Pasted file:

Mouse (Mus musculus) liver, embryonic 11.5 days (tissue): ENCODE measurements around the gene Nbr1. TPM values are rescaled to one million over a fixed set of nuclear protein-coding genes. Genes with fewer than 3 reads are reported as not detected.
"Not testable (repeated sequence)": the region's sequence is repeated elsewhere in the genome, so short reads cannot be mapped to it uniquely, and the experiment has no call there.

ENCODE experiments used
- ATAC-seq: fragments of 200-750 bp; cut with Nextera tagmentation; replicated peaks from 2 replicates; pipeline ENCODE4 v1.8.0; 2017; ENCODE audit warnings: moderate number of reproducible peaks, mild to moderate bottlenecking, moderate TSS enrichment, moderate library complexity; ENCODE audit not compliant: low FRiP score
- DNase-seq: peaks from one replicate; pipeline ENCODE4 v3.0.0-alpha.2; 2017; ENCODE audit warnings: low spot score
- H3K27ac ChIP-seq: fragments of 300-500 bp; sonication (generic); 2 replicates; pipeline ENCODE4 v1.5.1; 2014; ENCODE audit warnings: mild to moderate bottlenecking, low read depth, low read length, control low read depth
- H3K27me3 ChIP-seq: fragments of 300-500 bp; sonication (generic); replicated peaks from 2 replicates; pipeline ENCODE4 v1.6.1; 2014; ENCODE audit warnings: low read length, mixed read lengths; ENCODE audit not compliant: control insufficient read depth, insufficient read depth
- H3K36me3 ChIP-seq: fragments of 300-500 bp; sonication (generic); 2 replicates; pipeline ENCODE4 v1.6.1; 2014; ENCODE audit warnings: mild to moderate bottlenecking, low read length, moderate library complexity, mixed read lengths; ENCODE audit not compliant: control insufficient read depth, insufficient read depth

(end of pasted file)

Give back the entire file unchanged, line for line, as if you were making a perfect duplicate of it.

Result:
Mouse (Mus musculus) liver, embryonic 11.5 days (tissue): ENCODE measurements around the gene Nbr1. TPM values are rescaled to one million over a fixed set of nuclear protein-coding genes. Genes with fewer than 3 reads are reported as not detected.
"Not testable (repeated sequence)": the region's sequence is repeated elsewhere in the genome, so short reads cannot be mapped to it uniquely, and the experiment has no call there.

ENCODE experiments used
- ATAC-seq: fragments of 200-750 bp; cut with Nextera tagmentation; replicated peaks from 2 replicates; pipeline ENCODE4 v1.8.0; 2017; ENCODE audit warnings: moderate number of reproducible peaks, mild to moderate bottlenecking, moderate TSS enrichment, moderate library complexity; ENCODE audit not compliant: low FRiP score
- DNase-seq: peaks from one replicate; pipeline ENCODE4 v3.0.0-alpha.2; 2017; ENCODE audit warnings: low spot score
- H3K27ac ChIP-seq: fragments of 300-500 bp; sonication (generic); 2 replicates; pipeline ENCODE4 v1.5.1; 2014; ENCODE audit warnings: mild to moderate bottlenecking, low read depth, low read length, control low read depth
- H3K27me3 ChIP-seq: fragments of 300-500 bp; sonication (generic); replicated peaks from 2 replicates; pipeline ENCODE4 v1.6.1; 2014; ENCODE audit warnings: low read length, mixed read lengths; ENCODE audit not compliant: control insufficient read depth, insufficient read depth
- H3K36me3 ChIP-seq: fragments of 300-500 bp; sonication (generic); 2 replicates; pipeline ENCODE4 v1.6.1; 2014; ENCODE audit warnings: mild to moderate bottlenecking, low read length, moderate library complexity, mixed read lengths; ENCODE audit not compliant: control insufficient read depth, insufficient read depth